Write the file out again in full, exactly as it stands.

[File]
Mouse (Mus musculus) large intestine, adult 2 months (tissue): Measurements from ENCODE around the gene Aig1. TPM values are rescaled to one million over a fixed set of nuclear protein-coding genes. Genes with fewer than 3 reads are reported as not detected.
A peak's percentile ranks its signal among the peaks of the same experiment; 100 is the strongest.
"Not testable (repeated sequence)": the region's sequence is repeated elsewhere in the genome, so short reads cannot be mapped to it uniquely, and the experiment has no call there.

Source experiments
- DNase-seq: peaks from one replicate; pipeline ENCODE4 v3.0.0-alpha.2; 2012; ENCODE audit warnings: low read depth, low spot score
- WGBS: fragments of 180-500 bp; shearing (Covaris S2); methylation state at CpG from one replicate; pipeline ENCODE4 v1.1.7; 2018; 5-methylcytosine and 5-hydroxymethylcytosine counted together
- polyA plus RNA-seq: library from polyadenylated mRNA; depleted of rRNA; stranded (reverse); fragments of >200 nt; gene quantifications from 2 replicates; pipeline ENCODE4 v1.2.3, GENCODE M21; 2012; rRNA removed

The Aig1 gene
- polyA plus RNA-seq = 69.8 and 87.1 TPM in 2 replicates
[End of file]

Mouse (Mus musculus) large intestine, adult 2 months (tissue): Measurements from ENCODE around the gene Aig1. TPM values are rescaled to one million over a fixed set of nuclear protein-coding genes. Genes with fewer than 3 reads are reported as not detected.
A peak's percentile ranks its signal among the peaks of the same experiment; 100 is the strongest.
"Not testable (repeated sequence)": the region's sequence is repeated elsewhere in the genome, so short reads cannot be mapped to it uniquely, and the experiment has no call there.

Source experiments
- DNase-seq: peaks from one replicate; pipeline ENCODE4 v3.0.0-alpha.2; 2012; ENCODE audit warnings: low read depth, low spot score
- WGBS: fragments of 180-500 bp; shearing (Covaris S2); methylation state at CpG from one replicate; pipeline ENCODE4 v1.1.7; 2018; 5-methylcytosine and 5-hydroxymethylcytosine counted together
- polyA plus RNA-seq: library from polyadenylated mRNA; depleted of rRNA; stranded (reverse); fragments of >200 nt; gene quantifications from 2 replicates; pipeline ENCODE4 v1.2.3, GENCODE M21; 2012; rRNA removed

The Aig1 gene
- polyA plus RNA-seq = 69.8 and 87.1 TPM in 2 replicates